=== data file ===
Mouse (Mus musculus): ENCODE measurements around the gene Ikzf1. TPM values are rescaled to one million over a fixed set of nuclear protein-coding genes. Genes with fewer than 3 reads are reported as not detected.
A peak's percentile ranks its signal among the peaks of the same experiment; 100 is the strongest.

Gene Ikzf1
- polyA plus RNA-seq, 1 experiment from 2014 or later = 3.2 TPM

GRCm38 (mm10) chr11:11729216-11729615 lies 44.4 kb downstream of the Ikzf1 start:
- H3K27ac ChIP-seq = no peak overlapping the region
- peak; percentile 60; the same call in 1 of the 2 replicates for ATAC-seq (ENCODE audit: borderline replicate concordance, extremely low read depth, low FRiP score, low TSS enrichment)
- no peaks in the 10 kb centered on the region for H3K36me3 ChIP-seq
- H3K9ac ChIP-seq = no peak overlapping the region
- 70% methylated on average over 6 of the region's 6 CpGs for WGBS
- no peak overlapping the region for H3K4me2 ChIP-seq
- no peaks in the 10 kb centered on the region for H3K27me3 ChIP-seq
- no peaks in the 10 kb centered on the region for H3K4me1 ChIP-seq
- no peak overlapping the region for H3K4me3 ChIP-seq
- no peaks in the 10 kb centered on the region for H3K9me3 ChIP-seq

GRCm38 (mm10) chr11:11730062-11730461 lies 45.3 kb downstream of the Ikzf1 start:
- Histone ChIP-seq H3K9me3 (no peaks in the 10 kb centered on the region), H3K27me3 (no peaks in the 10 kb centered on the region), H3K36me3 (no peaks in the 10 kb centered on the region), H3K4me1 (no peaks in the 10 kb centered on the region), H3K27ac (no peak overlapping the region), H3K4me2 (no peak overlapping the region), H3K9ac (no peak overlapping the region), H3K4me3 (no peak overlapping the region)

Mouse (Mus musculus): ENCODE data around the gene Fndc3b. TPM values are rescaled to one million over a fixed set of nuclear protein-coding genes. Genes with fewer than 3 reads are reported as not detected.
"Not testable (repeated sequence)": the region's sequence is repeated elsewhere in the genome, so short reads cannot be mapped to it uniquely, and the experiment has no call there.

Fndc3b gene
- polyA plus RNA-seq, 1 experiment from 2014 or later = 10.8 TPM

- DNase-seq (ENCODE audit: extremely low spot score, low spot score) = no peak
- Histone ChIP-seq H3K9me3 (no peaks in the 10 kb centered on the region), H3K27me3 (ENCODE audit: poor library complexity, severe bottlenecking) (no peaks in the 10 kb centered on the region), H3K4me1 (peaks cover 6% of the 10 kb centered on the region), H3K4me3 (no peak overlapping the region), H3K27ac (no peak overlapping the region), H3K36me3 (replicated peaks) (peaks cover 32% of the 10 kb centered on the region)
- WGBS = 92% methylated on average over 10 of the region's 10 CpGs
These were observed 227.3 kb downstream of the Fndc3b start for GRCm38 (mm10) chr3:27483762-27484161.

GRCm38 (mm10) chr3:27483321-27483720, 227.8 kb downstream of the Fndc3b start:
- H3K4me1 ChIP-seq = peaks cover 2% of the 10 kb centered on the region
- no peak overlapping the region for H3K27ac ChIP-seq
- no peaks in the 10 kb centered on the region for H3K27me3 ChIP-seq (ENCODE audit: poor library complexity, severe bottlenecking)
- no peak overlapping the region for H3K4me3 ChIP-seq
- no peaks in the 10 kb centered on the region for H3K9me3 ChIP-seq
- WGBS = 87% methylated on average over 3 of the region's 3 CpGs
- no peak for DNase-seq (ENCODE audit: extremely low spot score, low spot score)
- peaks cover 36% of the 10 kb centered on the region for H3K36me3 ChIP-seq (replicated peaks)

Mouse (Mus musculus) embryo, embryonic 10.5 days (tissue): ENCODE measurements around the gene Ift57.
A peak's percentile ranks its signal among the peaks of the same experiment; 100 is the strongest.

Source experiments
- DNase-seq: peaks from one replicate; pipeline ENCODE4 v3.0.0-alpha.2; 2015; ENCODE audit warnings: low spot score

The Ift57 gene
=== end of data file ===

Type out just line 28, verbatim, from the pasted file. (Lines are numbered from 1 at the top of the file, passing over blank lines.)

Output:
- no peak overlapping the region for H3K27ac ChIP-seq